Attention is in short supply and brands want a slice of it. There are ways to earn it – intriguing advertising, smart design, compelling stories and arresting opinions.

If your tool is opinion, how do you put it to work? The world is not short of opinions. You’re vying for a finite supply of attention in a saturated marketplace.

A sub-branch of the opinion industry – punditry – is in a difficult place right now. Commentary on politics, business and sport is now cross-examined and appraised by merciless audiences, enabled by social media. Political pundits are called out as frauds – forced to answer their audiences more immediately than before, sports pundits are criticised for vapid delivery, and cultural pundits told they’re out of touch. So here are a few things to bear in mind if you’re giving it a go.

Step one to earning your slice of the attention pie, as a pundit, is about establishing your niche. And this might take some time. If you’re six months into a job as a surveyor, having been a customer services advisor for five years prior, it might be hard to convince audiences you’re an expert. That said, being insightful doesn’t have to be commensurate to years’ of service – knowing your stuff is the important thing.

Step two is about understanding the opportunity. Whether it’s TV, radio or a website column, are you going head to head with another pundit of opposing views? If so, you’ll need an understanding of why the media has set up the opportunity like that, and what arguments your opposite number is likely to make. Some of the public groan around punditry stems from the ineffectual way media stages “arguments”. You know the sort, where it descends into a shouting match and nothing of substance is learned from the item. Avoiding opportunities where you’re paired with a known agitator or the outlet’s style is to facilitate a cock fight is probably a wise move.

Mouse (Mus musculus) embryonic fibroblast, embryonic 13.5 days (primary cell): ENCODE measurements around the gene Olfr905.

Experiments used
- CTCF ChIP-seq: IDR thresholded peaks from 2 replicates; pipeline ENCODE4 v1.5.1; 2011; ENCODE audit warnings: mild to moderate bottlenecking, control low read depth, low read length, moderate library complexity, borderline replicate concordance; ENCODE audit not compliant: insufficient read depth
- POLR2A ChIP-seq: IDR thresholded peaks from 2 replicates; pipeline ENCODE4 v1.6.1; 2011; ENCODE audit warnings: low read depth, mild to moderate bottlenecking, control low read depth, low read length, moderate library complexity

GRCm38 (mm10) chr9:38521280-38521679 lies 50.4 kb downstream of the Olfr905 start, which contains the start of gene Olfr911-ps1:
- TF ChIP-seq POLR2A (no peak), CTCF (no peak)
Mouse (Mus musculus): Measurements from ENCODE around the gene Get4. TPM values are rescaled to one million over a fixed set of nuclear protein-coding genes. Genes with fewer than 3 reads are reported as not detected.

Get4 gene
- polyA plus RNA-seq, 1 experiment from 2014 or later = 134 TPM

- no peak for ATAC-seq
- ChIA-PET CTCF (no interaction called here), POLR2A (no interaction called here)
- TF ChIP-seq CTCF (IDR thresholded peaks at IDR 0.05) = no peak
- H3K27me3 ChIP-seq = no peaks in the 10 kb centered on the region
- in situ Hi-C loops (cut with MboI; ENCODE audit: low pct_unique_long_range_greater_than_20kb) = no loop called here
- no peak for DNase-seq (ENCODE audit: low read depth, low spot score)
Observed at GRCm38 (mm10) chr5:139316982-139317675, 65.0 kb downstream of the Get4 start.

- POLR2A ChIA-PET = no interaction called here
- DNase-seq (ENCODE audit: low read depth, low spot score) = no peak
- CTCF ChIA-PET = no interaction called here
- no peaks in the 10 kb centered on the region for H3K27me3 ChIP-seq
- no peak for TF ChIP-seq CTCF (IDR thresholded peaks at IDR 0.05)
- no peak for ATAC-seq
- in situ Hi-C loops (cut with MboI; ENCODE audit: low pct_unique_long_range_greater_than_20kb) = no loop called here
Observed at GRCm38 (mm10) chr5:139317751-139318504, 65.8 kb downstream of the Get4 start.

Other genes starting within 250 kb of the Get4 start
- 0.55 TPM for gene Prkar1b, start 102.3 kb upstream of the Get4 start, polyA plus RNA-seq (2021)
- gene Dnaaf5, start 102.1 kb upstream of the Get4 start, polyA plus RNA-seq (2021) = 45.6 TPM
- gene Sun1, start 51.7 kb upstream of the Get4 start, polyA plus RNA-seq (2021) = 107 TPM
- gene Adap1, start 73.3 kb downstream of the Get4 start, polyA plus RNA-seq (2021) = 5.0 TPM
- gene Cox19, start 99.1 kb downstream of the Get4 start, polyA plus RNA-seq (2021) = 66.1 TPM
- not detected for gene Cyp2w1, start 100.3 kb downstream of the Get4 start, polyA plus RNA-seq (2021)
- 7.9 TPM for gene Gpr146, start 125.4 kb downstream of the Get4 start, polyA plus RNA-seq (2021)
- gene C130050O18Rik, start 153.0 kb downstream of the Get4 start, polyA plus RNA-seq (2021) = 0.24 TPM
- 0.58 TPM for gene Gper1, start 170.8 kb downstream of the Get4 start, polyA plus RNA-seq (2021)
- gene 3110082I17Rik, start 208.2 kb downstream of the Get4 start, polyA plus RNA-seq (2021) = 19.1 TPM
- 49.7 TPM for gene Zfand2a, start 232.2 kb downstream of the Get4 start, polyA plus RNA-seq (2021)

Step three is being wise about what you say. Without something new and valuable to say the exercise is pointless – you’ll have no cut-through in this saturated market. You need to keep up with what other commentators in your niche are saying, and keep notes on what you think they’ve missed. Taking a journalistic approach to research will give you the edge. Don’t rely on facts, figures and observations that have already been touted too much. Dig out your own as that will build material that is genuinely insightful for audiences. Be careful not to conflate controversy with entertainment. The two aren’t always allied. You want to get a rise from your audience, but a good one.

Finally, step four is about being invited back. Your shtick needs to be good enough for the producer to ask you back on the programme or the editor to commission another column. It should tempt other media outlets into getting in touch with other opportunities. Don’t chase opportunities just because you want some column space or air time. Pick a time and situation where you’re confident of being able to entertain and offer something enlightening, otherwise don’t bother. Getting another gig is not necessarily a volume game, it’s about quality.

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